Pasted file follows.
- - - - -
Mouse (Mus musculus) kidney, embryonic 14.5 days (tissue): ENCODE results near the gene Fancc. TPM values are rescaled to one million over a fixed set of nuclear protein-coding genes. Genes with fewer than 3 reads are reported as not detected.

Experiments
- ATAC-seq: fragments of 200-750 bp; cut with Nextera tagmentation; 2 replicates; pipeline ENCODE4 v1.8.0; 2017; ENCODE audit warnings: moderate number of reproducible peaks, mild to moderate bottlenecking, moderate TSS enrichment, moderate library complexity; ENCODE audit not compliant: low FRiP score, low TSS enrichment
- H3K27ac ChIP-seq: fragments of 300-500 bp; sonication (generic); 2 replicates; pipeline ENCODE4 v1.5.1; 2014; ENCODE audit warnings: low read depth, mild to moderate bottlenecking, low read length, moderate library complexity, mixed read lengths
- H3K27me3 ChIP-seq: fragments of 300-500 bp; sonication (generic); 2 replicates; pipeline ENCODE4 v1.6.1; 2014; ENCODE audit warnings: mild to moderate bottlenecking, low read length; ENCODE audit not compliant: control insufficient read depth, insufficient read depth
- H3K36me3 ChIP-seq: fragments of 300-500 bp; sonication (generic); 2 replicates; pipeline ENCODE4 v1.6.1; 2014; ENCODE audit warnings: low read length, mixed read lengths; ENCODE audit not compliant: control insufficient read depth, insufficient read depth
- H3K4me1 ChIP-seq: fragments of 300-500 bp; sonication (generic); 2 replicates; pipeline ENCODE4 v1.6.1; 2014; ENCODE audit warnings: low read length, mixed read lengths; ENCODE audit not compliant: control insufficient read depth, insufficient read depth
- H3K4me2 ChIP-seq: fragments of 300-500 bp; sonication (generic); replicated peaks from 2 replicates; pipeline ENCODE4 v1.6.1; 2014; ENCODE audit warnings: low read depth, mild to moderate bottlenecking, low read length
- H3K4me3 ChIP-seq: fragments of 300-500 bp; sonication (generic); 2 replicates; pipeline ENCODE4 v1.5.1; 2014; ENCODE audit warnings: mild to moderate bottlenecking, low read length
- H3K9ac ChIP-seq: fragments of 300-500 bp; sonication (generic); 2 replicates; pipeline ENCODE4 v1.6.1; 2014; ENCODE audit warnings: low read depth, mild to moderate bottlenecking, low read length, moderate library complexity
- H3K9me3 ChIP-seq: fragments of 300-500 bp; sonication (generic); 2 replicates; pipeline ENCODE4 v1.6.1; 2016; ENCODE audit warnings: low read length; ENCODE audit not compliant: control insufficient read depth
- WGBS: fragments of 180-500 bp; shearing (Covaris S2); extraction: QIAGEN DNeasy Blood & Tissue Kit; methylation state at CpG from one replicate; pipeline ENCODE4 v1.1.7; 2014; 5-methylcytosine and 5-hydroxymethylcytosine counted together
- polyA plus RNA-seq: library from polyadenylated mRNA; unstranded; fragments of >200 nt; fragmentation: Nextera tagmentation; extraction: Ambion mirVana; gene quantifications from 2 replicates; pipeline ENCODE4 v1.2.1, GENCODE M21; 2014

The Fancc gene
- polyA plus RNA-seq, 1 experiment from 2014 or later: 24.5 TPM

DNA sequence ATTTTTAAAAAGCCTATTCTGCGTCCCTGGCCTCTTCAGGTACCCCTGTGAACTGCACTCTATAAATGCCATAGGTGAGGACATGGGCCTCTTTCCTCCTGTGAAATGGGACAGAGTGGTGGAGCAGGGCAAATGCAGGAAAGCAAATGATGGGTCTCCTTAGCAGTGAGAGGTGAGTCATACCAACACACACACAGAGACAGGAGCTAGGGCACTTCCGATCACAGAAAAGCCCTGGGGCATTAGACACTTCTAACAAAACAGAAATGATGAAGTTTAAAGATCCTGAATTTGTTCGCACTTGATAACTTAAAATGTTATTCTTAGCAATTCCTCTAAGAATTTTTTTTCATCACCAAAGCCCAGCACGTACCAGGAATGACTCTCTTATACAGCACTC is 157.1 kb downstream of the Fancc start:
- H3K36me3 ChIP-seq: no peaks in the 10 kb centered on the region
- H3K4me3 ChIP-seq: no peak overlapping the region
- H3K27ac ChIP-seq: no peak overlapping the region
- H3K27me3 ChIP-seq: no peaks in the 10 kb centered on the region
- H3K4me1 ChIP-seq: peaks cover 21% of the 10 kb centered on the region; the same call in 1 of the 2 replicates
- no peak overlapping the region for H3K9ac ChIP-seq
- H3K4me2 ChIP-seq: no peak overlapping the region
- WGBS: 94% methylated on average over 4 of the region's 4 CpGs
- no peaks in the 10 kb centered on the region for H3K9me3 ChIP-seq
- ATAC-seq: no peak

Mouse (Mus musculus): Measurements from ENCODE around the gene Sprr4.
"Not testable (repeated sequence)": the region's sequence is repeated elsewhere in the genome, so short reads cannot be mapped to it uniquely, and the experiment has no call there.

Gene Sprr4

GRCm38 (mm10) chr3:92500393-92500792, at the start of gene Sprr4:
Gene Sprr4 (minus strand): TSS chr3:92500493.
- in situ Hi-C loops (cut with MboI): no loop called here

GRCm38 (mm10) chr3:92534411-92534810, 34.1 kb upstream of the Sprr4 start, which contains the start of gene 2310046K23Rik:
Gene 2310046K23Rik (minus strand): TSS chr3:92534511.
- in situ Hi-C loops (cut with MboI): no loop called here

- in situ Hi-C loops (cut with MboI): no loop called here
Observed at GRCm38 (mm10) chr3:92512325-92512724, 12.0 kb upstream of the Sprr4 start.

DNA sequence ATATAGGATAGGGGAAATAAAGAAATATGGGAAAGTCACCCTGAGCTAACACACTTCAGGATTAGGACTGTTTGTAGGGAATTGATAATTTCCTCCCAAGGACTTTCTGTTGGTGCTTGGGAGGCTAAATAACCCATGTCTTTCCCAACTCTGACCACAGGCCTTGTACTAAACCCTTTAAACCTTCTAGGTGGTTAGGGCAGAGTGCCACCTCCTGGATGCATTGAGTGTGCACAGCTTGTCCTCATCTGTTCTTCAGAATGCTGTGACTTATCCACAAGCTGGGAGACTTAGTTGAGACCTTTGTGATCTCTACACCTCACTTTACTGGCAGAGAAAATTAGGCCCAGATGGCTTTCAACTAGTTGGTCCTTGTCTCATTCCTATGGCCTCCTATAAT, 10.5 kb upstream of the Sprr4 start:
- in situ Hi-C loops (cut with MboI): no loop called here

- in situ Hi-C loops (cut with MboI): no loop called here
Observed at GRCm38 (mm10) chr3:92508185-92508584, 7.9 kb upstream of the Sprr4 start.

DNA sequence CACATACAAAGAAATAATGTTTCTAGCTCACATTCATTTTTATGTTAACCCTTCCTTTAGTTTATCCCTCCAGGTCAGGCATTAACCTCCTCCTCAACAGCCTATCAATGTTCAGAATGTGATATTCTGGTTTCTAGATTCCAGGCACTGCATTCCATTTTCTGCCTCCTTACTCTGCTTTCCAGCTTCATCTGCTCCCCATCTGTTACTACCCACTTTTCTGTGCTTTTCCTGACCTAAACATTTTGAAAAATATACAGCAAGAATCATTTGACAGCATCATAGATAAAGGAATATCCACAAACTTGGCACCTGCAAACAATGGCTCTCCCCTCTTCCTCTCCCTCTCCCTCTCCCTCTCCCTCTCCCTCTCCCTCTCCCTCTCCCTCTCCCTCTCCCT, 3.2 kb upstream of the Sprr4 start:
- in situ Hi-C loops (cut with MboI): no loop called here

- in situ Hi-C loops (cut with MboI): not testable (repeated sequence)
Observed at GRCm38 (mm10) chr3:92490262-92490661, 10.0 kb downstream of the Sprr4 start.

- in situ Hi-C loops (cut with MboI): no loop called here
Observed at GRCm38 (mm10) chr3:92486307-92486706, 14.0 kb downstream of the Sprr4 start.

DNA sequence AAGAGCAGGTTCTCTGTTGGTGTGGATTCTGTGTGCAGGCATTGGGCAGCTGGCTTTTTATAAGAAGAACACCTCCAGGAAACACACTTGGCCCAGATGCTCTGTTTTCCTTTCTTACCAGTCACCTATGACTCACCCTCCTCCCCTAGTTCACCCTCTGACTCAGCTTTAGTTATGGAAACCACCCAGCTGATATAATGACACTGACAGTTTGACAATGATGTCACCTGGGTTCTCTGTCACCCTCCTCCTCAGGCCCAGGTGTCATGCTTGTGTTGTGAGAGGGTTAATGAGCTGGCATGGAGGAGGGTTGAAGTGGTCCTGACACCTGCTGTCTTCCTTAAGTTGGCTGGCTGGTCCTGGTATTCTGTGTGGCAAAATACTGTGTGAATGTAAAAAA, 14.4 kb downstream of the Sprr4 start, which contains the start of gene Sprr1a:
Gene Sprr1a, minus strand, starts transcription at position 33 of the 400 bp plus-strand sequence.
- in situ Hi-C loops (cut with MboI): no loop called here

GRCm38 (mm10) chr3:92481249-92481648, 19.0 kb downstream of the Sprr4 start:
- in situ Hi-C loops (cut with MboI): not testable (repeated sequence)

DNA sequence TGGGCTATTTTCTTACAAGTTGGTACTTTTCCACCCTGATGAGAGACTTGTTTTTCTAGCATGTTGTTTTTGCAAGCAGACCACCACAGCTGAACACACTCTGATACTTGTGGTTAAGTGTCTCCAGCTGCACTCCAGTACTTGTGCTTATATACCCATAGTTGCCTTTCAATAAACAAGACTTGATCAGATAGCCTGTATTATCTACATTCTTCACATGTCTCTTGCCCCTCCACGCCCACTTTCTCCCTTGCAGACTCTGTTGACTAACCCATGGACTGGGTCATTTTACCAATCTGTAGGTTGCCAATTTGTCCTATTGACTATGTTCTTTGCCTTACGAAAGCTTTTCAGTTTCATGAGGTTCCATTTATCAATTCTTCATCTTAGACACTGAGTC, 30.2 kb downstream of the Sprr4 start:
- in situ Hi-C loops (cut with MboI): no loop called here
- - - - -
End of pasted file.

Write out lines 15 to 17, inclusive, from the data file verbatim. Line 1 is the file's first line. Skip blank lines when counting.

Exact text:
- polyA plus RNA-seq, 1 experiment from 2014 or later: 24.5 TPM

DNA sequence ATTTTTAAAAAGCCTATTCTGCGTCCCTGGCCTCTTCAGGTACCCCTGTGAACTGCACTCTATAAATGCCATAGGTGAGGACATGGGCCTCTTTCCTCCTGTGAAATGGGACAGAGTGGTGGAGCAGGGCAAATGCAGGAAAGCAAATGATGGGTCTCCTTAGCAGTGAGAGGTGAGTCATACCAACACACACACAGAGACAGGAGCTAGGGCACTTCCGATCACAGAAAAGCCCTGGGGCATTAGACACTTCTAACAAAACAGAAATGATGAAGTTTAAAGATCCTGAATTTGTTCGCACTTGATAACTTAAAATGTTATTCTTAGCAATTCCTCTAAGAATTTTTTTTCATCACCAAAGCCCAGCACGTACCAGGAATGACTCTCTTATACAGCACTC is 157.1 kb downstream of the Fancc start:
- H3K36me3 ChIP-seq: no peaks in the 10 kb centered on the region